This will be the first in my interview questions series. I’ll compile interesting questions that I got from my experience interviewing for DevOps/SRE role in Malaysia.

Calling a service by its cluster-internal DNS

We’ll go from the highest to the lowest level in this journey. So let’s go through the scenario a bit: you have two services, foo and bar. those two services live in the same namespace app in your cluster. Now, inside service foo code, it makes a HTTP request to service bar. Probably something like so:


What happens behind the scene from when the request is made to service bar and until the response is received back by service foo?

What is that weird DNS format?

You might’ve noticed that we’re just calling the service bar by the name using a weird name. Instead of the usual domain, we’re just using bar directly. How is this possible?

Kubernetes allows you to call other services by using the service resource name directly. It does this by automatically appending the full DNS domain to the given service name. So for example here, when you make a request to bar, the application will make a DNS request to the local DNS server. The DNS server then notices that the domain that it received is not “complete” so it automatically appends the rest of the domain name based on the configuration that was given to it. If the service is running inside the namespace app, it will turn bar into

This automatic appending to complete the domain name is called “search domain”. In our example the seach domain is configured as app.svc.cluster.local. So, whenever the service makes a call to bar it will automatically try to append the search domain and tries to resolve the domain name.

How (and where) is this configured?

Every pods in kubernetes has a file /etc/resolv.conf that is configured by the kubelet when starting the pod. This file will contain the info where to find the DNS server inside the cluster and also what to use as the search domain. Here’s an example of the file (source):

search <namespace>.svc.cluster.local svc.cluster.local cluster.local
options ndots:5

Which IP will be returned by the DNS query?

The DNS query will return us a virtual service IP. Why virtual? It’s because this IP doesn’t actually points to a pod that runs our services.

In kubernetes, pods can come and go at any time which also means that their IP will change all the time. How do we know then where to send our requests to? The Service resource is used to abstract dynamic nature of pod IPs and provide a consistent IP that your application can use to send requests to it.

How does the service IP maps to pod IPs?

The Service resource always comes with its pair, the Endpoint (or EndpointSlice) resource. This Endpoint resource tracks the pod IPs and also have information which pod IP is ready to receive traffic. This information can be queried using the kubernetes API.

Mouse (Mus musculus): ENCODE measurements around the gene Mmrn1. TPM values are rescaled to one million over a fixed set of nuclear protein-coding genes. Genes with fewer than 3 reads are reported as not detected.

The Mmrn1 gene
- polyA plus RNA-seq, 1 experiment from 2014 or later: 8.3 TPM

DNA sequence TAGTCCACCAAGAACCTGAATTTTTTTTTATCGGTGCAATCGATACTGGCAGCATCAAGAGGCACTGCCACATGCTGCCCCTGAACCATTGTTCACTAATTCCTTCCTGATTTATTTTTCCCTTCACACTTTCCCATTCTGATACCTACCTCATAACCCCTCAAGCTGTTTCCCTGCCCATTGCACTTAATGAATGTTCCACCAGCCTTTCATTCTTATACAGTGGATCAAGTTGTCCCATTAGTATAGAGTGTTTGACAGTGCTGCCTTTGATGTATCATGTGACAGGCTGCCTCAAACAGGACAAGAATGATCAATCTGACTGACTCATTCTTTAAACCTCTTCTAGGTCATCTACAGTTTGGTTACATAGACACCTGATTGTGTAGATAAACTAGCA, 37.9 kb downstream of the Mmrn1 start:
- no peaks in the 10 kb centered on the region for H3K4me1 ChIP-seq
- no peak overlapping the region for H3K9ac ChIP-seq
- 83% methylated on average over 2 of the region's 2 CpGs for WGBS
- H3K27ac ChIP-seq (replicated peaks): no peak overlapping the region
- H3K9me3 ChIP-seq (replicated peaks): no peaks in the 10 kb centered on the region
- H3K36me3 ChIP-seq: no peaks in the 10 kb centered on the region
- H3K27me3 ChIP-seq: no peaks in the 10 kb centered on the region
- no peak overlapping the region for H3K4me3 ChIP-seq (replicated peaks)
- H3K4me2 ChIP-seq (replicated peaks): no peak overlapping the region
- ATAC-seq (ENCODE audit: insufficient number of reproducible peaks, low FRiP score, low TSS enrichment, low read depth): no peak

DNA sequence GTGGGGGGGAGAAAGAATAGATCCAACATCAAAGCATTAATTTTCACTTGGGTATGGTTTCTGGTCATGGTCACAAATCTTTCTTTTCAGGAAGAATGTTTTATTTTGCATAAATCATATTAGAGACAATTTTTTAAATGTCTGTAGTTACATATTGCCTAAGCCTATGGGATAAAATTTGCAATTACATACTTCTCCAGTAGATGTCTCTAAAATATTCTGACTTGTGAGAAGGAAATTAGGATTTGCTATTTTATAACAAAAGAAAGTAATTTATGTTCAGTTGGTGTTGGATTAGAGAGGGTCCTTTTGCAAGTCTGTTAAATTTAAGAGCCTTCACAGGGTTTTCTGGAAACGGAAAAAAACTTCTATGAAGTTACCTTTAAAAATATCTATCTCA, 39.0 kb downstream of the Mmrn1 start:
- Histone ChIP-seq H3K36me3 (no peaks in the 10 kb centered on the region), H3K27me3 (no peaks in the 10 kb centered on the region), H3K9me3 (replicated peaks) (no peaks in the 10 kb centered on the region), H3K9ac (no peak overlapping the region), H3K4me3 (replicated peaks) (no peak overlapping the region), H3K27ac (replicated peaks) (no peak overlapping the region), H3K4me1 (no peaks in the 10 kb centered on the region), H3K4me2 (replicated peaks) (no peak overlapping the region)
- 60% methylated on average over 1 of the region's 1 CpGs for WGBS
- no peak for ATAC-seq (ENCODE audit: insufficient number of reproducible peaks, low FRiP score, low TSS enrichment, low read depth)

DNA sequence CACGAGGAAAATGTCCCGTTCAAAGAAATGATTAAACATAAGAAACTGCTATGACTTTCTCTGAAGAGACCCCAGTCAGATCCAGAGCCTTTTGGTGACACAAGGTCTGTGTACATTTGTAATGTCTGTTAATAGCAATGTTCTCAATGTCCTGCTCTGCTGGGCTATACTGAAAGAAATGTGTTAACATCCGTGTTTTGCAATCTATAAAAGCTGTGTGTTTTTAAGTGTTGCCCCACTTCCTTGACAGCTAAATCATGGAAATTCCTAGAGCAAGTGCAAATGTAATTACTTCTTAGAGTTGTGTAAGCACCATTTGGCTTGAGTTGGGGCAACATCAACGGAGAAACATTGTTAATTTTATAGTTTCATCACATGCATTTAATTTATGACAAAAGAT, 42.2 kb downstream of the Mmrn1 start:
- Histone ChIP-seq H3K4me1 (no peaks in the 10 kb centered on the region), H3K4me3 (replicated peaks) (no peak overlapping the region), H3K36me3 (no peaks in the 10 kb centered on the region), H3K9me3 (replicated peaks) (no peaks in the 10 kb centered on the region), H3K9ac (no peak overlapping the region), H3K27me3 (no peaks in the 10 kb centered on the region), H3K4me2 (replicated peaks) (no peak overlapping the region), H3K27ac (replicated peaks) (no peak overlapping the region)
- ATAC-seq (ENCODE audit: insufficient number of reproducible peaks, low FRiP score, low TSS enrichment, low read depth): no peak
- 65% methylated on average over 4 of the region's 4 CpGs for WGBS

On the node where the pod runs, there is a program called kube-proxy that runs and updates the routing to map from service IP to pod IP. This routing can be done in multiple ways but currently the default is using iptables.

When does this routing happens?

When a request is first sent from the application code, its destination will be set to the service IP but before the request is sent out over the network, iptables modifies the destination and changes the service IP to pod IP. If there are multiple pods that sits behind a service, the pod IP will be load balanced using a round-robin. Once the destination IP is changed, the packet is then sent out over the network.

How do you know which node to send the packet to?

A kubernetes cluster can contain a lot of nodes. Sending the packet to the correct node is important. To know which node to send the packet to, the router in your network will need to know which node to send this packet to. If you setup your own cluster ala kubernetes-the-hard-way, you might need to configure these routes yourself but if you’re using kubernetes on top of any cloud providers, they usually will do these setup for you and you don’t have to do anything here.

Once that is sorted, your packet now can reach the correct node and the packet is sent to the correct pod on the node based on the destination pod IP set in the packet header. The response then will be sent to the source pod IP in the request packet header.

Response now sent back to the source node. All done?

Not yet. There’s one more last thing to do. Remember when we sent the request originally, iptables had rewrote the destination from service IP to pod IP? Now for the response packet to be received back by the pod, the pod IP that we rewrote before needs to be converted back to the service IP.

This is needed because as far as the application knows, it sends a request to the service IP and not the pod IP. If it suddenly receives a response from a pod IP that it doesn’t know of, then it will just drop the response. So, here iptable will have to remember what it did before and convert pod IP on the response packet back to service IP. Finally, our foo service can receive the response that it wants from the bar service.